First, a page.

The catch is that for some reason, he doesn't want Harris to know who he really is, presumably because he's planning for his future as a masked vigilante well before he has any reason to do so. So to that end, he decides on a disguise, and we get a panel that almost collapses under the weight of its own innuendo:

We've all been there, right? In the privacy of our own rooms, just you, a fanciful costume, and the glue from our model airplane? Just me? Best to move on.

Because this is a comic drawn by Dick Sprang, Young Bruce ends up impressing Harris by dropping a giant novelty bell onto a thug that was setting up an ambush. Harris is so impressed, in fact, that he agrees to teach Young Bruce -- who he has nicknamed Robin due to Bruce being "as brilliant as a robin redbreast in that costume," because of course he has -- the ins and outs of crimefighting.

But while the teaching is going on, Harris is trying to get some deductions of his own:

I'm completely not all that famliar with the Sea Scouts -- this may come as a surprise considering how much of my youth was devoted to comic books and video games, but I was never much of a joiner -- so in my head, Batman learned how to box by spending some time with the Sailor Scouts instead. Say what you want, but a miniskirt and tiara would be a step up from that Robin costume.

From here, the story shifts to Harris and Li'l Wayne tackling a case together. And in order to show us this thrilling chapter of the Caped Crusader's origin, they have chosen quite possibly the worst crime they could fight: A bunch of rich old white dudes with collections of expensive but ultimately useless things are being threatened for protection money.

Not to get too proletarian here, but when your driving conflict is that your butler is too old to serve as a guard, meaning that you'll actually have to spend money and hire a guard rather than jetting off to Sweden for a rare 19th century stopwatch, it's pretty hard to feel sympathy. Just sayin'. And it only gets worse, when one of the collections that Harris is staking out turns out to be Thomas Wayne's coins. At this point, It is seriously a slightly more action-packed installment of Richie Rich.

Eventually, though, Bruce and Harris prevent the revolution from happening and everything works out more or less okay for the Establishment, give or take a few model riverboats. Thus, after exactly one case, Bruce is an expert detective with confidence that he'll be able to keep his secret identity.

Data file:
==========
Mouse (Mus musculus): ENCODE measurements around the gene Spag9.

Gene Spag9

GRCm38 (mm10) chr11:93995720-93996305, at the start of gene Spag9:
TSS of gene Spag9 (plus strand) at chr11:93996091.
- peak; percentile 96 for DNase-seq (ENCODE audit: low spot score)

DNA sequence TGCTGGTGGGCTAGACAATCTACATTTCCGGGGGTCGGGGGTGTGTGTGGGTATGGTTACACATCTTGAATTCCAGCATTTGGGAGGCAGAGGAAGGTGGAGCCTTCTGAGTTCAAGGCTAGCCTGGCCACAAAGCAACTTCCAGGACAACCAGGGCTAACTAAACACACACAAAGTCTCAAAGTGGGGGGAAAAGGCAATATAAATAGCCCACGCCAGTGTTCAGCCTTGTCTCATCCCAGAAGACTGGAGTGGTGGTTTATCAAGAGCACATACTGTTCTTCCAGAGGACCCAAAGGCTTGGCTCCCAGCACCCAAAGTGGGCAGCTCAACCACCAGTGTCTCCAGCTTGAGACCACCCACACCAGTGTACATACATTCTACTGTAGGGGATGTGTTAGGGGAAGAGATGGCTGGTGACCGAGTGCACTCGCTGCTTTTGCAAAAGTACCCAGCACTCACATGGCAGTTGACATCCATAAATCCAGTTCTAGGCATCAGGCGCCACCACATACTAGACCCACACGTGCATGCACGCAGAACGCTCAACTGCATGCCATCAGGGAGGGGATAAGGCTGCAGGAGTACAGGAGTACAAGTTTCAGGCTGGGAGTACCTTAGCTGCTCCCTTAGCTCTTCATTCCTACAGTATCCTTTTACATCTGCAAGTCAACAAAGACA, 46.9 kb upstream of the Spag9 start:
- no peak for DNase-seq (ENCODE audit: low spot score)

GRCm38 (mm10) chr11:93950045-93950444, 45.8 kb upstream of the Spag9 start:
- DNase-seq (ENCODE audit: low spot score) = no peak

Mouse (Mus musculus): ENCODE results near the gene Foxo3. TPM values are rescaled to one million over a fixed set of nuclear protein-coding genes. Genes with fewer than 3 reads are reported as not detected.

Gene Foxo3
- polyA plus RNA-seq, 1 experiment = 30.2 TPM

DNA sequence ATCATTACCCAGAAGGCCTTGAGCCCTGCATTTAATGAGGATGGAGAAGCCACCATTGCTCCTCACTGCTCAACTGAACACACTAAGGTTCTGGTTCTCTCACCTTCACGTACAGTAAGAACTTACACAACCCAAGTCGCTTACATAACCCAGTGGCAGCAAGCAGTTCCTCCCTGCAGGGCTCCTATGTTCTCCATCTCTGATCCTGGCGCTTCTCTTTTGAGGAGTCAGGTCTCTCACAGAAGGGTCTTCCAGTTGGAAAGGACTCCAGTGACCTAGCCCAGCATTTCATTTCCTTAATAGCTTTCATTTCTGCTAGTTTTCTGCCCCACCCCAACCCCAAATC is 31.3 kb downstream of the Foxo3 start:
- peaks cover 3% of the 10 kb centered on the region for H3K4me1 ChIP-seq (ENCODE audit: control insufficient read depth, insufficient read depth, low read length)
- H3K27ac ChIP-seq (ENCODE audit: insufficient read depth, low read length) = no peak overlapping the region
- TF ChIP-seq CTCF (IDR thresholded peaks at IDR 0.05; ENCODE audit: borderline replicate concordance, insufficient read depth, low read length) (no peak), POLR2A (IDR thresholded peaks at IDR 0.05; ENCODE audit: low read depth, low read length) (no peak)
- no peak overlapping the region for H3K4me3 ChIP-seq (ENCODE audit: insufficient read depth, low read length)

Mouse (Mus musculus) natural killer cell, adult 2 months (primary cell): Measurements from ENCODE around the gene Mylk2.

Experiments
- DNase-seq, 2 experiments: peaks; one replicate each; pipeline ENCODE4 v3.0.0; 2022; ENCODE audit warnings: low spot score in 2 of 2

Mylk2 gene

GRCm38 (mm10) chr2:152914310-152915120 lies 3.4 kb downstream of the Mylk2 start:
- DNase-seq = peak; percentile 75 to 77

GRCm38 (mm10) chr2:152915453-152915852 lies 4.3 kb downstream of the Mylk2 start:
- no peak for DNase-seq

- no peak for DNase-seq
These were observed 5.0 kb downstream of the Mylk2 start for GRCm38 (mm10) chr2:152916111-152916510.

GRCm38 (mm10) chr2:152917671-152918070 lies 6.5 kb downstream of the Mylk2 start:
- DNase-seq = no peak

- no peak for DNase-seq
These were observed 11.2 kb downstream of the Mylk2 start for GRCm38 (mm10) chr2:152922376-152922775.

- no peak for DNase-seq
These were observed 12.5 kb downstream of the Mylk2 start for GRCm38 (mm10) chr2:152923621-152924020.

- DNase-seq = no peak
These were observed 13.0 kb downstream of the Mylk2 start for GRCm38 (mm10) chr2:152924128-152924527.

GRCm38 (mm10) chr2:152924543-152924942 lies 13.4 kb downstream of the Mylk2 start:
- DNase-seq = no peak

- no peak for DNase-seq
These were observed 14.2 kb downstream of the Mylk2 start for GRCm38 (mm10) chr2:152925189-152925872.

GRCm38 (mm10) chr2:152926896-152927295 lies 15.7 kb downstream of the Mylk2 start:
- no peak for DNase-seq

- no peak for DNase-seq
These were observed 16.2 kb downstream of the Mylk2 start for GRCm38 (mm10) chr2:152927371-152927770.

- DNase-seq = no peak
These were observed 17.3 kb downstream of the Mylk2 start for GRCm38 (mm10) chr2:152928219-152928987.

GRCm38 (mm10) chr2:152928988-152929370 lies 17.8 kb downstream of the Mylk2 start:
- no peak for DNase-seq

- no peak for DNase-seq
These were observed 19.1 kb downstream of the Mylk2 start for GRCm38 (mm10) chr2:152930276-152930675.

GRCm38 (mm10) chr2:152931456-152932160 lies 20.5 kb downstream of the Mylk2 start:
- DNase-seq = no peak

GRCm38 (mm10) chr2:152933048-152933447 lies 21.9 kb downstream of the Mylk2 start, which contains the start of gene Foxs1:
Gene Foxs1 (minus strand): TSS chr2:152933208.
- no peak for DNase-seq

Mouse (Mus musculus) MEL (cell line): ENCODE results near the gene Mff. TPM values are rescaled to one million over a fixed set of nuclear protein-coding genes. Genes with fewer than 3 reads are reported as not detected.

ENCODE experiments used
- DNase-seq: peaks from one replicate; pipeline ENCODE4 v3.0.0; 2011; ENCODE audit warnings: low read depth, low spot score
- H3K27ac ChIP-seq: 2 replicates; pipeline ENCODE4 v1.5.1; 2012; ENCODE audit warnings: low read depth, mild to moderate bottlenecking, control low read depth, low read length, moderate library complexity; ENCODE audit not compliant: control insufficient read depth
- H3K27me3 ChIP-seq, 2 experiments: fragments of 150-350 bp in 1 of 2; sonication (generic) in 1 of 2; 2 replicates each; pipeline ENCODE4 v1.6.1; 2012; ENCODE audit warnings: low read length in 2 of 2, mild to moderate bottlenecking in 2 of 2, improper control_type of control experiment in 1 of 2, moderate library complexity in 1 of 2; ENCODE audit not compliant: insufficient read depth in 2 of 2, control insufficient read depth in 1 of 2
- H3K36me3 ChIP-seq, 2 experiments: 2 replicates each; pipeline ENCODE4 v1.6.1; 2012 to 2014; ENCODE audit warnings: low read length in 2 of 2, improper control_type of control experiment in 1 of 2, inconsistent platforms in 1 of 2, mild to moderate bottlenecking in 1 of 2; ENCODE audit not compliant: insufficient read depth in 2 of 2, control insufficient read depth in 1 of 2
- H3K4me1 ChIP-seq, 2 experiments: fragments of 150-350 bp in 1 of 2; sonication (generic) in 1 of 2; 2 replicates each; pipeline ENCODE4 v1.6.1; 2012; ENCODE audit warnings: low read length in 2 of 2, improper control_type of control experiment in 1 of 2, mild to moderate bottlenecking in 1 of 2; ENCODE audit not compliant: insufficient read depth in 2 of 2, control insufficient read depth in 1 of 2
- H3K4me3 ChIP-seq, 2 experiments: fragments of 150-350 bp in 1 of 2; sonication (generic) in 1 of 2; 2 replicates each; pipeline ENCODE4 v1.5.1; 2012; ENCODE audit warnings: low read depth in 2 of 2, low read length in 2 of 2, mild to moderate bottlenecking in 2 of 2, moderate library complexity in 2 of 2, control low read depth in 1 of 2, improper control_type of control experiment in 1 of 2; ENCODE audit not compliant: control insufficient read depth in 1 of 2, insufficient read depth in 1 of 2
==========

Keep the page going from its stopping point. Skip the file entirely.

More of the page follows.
See, as it turns out, his deception wasn't quite as solid as he thought, as revealed... from beyond the grave!

Yes, Harvey Harris knew all along, he just let Bruce think that he didn't. Because building up the confidence of an eight year-old is always better than, you know, giving him a tip that might help him avoid being instantly murdered should his secret identity ever get out when he's a vigilante.

Now, I realize that none of this actually answers the question you asked, but it does point to what I think is a key point. A lot of the time, the best origins for super-powers or abilities are the ones that are the simplest, or the most vague. Radioactive spider. Earth's yellow sun. Training. Hell, Marvel has made made millions, if not billions of dollars over the years just by figuring out that the word "Mutant" means that you don't have to explain their powers at all. They dispense with the detail so that you can move directly into the action.

There can definitely be great stories about someone figuring out the where and why of their powers, but for each one of those, you get the story above, or, say, mystical spider-totems. A story where trying to explain and fill in those gaps actually makes things worse.

That said, there's one super-power origin that hits that balance perfectly. My favorite: Iron Fist.

That dude bear-hugged a dragon until it died and then got mystical kung fu powers from its immortal heart. That is rad.

That's all we have for this week, but if you've got a question you'd like to see Chris tackle in a future column, just send it to @theisb on Twitter with the hashtag #AskChris, or send an email to with [Ask Chris] in the subject line!